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I N T E RV I E W
When 100 Percent Reliability Is Required
Nothing Is Taken for Granted
“ The goal over the last 15 years has been to better define
quality by actual measures, to collect the data from hospitals
and to report it publicly.”
It should go without saying that we all want
the highest-quality healthcare. But what does
that mean? UCLA Health has made quality
and safety the top priority, and has joined
with leading hospitals, physician groups,
employers, health-insurance associations
and others to focus on monitoring and
improving healthcare quality and efficiency
through national evidence-based measures
of evaluating, standardizing and comparing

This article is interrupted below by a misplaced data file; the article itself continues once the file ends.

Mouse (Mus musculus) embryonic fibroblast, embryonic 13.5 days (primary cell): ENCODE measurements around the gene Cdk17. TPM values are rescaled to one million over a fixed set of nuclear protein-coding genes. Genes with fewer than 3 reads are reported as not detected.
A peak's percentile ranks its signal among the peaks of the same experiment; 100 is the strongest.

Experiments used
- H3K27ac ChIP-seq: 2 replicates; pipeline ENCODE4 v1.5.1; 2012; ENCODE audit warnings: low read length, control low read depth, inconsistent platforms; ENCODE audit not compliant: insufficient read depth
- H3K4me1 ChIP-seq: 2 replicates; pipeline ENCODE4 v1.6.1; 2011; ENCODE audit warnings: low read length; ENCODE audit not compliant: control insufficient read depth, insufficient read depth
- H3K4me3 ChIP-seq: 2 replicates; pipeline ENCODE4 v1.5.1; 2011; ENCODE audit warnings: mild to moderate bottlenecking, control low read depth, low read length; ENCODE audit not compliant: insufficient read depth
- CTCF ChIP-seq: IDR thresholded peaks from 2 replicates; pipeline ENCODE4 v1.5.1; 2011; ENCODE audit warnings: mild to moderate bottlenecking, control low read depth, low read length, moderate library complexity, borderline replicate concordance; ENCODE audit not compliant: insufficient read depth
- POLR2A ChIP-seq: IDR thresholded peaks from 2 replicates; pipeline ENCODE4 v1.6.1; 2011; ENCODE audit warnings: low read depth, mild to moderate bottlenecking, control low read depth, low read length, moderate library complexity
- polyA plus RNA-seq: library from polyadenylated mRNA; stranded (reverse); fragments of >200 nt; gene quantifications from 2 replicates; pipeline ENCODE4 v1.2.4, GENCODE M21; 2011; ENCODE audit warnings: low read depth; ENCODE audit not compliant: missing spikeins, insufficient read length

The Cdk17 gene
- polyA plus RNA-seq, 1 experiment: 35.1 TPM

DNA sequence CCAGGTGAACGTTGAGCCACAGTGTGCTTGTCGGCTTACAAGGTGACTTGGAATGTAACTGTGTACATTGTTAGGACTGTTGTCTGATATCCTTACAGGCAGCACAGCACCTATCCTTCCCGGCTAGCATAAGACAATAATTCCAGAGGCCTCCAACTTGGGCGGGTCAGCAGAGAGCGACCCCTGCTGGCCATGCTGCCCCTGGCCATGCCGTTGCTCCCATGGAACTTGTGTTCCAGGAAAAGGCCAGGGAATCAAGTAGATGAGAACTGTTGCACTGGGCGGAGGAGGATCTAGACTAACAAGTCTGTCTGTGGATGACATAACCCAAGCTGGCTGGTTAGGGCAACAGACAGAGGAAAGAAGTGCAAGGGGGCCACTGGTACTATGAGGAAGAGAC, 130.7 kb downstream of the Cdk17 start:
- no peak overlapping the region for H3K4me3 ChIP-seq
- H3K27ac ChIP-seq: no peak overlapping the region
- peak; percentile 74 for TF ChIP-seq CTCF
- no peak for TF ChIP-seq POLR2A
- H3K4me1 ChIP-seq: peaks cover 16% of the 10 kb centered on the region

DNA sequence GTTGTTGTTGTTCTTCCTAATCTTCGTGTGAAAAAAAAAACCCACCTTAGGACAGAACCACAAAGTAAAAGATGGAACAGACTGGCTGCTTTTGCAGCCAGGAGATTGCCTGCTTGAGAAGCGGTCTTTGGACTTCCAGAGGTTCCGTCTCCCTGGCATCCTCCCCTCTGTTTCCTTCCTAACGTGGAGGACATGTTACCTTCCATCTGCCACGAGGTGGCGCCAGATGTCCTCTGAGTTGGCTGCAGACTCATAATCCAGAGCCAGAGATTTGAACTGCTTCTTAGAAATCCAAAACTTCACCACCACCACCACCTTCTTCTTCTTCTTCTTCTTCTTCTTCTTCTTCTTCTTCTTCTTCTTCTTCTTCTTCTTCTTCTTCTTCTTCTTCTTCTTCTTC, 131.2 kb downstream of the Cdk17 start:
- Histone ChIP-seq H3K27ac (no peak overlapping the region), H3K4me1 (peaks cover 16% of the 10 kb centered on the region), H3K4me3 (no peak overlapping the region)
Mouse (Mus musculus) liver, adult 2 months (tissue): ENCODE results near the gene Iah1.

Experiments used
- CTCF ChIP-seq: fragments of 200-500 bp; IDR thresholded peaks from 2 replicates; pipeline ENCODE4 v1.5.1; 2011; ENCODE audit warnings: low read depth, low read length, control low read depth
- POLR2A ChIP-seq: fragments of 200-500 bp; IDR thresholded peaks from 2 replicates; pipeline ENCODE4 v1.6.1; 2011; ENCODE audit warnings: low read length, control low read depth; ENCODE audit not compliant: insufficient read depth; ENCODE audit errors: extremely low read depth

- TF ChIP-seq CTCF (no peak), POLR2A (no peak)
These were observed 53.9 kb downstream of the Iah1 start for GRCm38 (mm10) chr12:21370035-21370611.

the performance of hospitals, physicians
and other providers. Thomas Rosenthal,
UCLAHEALTH.ORG 1-800-UCLA-MD1 (1-800-825-2631)
MD, chief medical officer for UCLA Health,
discusses the quality movement and how
UCLA has responded.
How do you define quality?
Well that’s the $64,000 question. If you go
back 20 years, quality simply meant all of
us doing our best. The presumption was
that if you trained people well, put them in
good environments, made sure they were
professional and highly motivated, and
got good results, that was quality. But a
pair of influential reports by the Institute
of Medicine, released beginning in 1999,
concluded that that was not enough — that
if you didn’t approach hospital care in a
more systematic way, you could cause
preventable harm and death to patients.
That was the basis for the beginning of the
What has characterized that movement?
The goal over the last 15 years has been to
better define quality by actual measures, to
collect the data from hospitals and to report
it publicly. The idea is not only to measure
quality, but also to use those measurements
to improve performance.
What are some of the key areas that are
measured, and what is UCLA doing to improve
its own performance?
There is a great deal of underreporting